Oral History - OH0083, Mary Woodward, 4:26 (Woodwards' reactions to Executive Order 9066)
(Walt and Milly Woodward)

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I think it probably started with their understanding of the Constitution. That what was being proposed was a violation of citizenship rights. That you can't... what was being discussed at that time and what eventually came about in March of '42, was the wholesale roundup of a group of people based totally on their ethnic background without any arrest, any day in court, due process of law was out the window, and it was all because there might be a spy. So they rounded up everyone, 120,000 people, because maybe there was a spy there. None was ever charged, none of the people who were sent to concentration camp was ever even charged with a crime of that... of treason, or what, sabotage, let alone, proven guilty in court. And they said this is a direct violation of the constitution, that provides due process of law to citizens. I think that had that not been the issue, I think that my mother probably would have spoken out anyway, because she saw not only the injustice against citizenship rights, but she saw the human... that this was just not right, regardless of whether it was constitutional or not. I don't know that my father would have been as adamant if the constitutional issue hadn't been there. I don't know, that was his background, you know, it was just, we are all the product of our upbringing.

1940, '41, '42... very different from even 1962. I mean, especially different from 2002. We look back over, what, 50 years of civil rights, marches protests, and it's ok and take a placard and say, "My government is doing the wrong thing. I object to that and I'm going to get a bunch of people together and we're gonna to march and say this is wrong." Nobody did that in 1940. Nobody did that. And to, especially in the time of war, to say the government's doing this wrong. You just didn't do that. Everybody was very patriotic, it was the good thing to be, patriotic, and to accept what your government said. And the press went along with that. They didn't show Roosevelt on crutches. They didn't show Roosevelt in his wheel chair. They showed him after he was propped up at the podium looking like a healthy man. So it was a different time, and my parents were part of that. They supported their government 100%. It was very, very difficult for them to believe that Roosevelt or the government would ever agree to this wholesale roundup of citizens. The way that 9066 was presented, it was so vague and at the same time, there were other announcements coming from the government saying, "Well, of course the Japanese Americans are the first, but the German, German Americans and the Italians Americans, certainly will be...." There were statements put out that they were also going to be.... So my folks said, My goodness, I'm glad that these racist columnists aren't going to be the ones to dictate that it's just gonna be the Japanese. Our government is going to apply this equally to the aliens from Germany and Italy. Of course they didn't do that. And it was, I think, very, very difficult for my folks to finally realize that they weren't ever gonna do that. That, indeed they were just targeting on the basis of race, this one group from the West coast.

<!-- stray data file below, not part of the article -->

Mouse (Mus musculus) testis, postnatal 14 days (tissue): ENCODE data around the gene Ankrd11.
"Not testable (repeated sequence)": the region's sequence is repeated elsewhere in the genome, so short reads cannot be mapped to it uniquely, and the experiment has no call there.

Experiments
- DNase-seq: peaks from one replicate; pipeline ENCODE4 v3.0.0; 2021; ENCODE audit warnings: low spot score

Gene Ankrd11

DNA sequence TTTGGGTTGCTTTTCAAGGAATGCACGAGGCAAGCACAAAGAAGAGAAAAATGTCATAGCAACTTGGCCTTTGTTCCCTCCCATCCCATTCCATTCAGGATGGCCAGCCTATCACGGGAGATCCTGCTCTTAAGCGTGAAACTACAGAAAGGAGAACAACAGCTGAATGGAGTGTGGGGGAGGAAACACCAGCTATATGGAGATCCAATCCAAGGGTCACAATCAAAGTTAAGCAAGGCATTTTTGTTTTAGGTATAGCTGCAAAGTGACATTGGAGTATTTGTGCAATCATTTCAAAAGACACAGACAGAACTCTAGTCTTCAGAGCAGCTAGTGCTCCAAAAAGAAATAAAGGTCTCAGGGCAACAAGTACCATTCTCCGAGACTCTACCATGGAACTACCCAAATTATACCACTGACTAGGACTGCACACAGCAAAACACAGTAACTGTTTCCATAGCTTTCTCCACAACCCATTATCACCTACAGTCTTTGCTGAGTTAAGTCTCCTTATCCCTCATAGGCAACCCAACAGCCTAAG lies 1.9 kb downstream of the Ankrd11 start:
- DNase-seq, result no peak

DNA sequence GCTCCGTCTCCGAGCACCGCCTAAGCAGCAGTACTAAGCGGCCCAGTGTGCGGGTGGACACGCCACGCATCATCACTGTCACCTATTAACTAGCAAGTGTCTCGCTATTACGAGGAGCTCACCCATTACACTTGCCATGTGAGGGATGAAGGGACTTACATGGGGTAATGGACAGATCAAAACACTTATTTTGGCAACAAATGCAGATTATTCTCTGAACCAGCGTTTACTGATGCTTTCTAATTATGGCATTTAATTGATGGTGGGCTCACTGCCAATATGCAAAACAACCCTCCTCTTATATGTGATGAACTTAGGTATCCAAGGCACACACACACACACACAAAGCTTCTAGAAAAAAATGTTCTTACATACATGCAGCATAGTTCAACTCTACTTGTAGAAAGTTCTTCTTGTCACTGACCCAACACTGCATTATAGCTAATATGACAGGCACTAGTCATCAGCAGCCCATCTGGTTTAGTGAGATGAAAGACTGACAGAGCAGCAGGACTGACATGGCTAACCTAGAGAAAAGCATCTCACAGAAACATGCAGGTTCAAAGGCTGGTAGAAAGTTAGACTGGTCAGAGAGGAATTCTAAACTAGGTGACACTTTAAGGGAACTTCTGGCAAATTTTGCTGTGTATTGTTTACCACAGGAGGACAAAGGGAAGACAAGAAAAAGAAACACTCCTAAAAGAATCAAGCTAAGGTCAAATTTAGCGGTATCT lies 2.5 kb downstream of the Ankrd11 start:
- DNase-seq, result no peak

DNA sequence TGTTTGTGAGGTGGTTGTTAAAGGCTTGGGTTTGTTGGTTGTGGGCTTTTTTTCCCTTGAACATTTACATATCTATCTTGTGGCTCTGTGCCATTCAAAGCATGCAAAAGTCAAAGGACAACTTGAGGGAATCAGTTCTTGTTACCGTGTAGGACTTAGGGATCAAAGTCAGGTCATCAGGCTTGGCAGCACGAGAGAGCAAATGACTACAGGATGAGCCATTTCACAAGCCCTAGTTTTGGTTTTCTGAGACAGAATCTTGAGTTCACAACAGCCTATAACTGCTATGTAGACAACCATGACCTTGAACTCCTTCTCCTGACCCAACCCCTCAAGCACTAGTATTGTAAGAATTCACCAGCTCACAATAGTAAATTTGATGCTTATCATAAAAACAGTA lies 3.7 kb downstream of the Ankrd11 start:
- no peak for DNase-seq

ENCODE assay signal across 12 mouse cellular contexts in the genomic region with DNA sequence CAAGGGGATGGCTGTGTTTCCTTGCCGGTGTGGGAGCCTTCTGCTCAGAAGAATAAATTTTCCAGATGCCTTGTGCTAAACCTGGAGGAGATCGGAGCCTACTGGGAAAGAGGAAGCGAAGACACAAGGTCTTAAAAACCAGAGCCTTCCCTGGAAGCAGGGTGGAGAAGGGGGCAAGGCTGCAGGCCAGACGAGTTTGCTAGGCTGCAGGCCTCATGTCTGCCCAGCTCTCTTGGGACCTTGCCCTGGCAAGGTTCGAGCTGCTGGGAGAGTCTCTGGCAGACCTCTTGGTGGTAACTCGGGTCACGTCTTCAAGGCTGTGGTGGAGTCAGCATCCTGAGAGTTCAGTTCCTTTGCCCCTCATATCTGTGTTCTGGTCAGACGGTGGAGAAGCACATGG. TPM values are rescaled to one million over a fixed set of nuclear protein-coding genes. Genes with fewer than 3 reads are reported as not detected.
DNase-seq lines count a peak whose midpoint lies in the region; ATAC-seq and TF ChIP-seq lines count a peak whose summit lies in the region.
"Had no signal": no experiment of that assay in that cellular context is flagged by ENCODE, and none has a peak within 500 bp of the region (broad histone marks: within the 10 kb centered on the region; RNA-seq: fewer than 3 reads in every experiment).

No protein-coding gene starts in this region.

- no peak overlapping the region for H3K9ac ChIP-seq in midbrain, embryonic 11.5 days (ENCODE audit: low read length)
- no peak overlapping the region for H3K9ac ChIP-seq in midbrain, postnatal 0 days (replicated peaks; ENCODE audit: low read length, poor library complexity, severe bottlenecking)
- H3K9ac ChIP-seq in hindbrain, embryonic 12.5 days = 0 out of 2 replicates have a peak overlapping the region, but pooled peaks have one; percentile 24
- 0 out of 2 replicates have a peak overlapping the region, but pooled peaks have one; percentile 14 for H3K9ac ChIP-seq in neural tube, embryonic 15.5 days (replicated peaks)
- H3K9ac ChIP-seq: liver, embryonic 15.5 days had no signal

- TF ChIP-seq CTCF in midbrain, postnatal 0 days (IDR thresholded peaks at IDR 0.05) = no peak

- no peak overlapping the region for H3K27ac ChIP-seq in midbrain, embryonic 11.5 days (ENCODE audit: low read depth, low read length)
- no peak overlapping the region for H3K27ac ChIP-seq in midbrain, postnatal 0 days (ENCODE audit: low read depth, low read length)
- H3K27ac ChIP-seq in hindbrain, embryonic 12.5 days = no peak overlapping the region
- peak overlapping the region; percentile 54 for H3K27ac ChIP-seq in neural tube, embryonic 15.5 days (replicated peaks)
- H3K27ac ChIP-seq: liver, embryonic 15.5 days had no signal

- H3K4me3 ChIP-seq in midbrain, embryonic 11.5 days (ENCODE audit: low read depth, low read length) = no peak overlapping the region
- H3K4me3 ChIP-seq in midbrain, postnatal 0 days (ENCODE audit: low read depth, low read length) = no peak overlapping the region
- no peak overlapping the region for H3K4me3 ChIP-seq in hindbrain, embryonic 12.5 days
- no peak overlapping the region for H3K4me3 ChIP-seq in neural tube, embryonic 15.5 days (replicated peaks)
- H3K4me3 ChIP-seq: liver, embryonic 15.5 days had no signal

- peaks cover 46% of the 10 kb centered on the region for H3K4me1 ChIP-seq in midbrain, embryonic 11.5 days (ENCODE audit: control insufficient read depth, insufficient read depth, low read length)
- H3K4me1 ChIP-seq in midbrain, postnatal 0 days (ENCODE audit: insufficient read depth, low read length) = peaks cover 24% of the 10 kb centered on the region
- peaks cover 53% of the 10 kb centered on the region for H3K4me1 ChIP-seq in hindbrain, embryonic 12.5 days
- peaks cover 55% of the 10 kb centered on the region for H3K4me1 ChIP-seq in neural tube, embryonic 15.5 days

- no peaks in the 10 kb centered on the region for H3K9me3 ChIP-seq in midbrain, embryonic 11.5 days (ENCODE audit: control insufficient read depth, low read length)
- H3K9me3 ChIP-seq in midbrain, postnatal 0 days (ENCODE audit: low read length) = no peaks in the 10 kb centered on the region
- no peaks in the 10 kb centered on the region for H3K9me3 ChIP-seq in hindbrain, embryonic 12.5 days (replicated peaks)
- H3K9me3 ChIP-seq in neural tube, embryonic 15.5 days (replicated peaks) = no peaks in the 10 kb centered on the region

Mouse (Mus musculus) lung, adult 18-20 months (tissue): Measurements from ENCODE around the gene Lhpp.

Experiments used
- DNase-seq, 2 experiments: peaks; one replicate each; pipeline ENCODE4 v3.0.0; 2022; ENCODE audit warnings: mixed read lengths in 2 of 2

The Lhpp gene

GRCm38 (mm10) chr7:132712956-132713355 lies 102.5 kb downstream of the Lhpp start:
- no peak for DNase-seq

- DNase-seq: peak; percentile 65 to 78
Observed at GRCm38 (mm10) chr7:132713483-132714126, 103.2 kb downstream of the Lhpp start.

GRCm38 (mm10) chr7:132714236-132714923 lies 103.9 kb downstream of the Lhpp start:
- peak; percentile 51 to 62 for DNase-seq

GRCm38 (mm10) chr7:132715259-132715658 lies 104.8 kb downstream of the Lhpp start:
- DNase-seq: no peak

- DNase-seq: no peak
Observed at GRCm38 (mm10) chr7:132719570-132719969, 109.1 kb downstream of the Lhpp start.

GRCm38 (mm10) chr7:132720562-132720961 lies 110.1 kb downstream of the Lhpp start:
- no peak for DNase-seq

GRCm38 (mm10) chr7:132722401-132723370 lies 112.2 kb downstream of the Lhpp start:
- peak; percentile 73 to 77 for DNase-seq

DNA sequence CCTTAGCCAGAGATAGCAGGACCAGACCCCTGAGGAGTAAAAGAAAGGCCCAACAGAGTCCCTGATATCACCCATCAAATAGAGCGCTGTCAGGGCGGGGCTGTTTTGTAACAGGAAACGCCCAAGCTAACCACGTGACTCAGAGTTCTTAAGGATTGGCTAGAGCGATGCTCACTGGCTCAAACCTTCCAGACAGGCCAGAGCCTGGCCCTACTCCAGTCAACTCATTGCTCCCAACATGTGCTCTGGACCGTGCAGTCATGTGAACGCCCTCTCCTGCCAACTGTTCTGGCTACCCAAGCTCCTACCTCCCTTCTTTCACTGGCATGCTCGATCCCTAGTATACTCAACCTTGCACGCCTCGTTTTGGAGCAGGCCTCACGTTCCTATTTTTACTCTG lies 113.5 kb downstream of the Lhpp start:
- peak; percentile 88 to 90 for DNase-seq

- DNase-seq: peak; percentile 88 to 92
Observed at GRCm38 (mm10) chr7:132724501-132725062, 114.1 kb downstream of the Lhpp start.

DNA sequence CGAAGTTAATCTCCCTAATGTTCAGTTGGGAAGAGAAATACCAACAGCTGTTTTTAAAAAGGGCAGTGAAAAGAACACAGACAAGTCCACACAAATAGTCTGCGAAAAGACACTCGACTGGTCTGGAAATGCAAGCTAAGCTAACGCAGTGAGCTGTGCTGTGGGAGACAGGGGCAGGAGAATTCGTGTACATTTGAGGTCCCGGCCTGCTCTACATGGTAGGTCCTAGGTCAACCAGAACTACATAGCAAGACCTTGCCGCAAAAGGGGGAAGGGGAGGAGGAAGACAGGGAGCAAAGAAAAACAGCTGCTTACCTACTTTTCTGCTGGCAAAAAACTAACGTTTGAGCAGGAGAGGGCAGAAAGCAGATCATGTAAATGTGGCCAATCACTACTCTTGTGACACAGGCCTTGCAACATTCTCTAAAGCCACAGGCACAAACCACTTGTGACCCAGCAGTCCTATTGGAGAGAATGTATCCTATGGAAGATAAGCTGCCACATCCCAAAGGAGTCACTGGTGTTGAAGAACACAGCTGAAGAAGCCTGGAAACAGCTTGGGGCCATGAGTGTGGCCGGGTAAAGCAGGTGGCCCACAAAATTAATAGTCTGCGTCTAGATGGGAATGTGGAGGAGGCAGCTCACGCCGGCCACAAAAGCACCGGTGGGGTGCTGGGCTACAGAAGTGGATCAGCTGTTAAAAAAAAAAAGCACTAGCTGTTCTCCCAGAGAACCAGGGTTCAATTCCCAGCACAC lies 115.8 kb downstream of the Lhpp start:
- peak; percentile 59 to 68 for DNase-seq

About the Narrator
_TIM4636 - Walt/Milly WoodwardMary Woodward Pratt is the youngest daughter of Walt and Milly Woodward, owners of the Bainbridge Review during World War Two. The Review was the only newspaper to use its editorials to consistently speak out against the exclusion and internment of Japanese Americans. In 2008 Mary authored the book In Defense of our Neighbors, which records how the Review helped create an environment that was friendly to those who, like the editors, strongly opposed the exclusion. Video Interview — August, 2007 (PHOTO — Milly and Walt Woodward at the Review — 1945. Woodward Collection)


Learn more about the — Woodward Foundation and IN DEFENSE OF OUR NEIGHBORS, a book by Mary Woodward
Back to HISTORY – Walt and Milly Woodward


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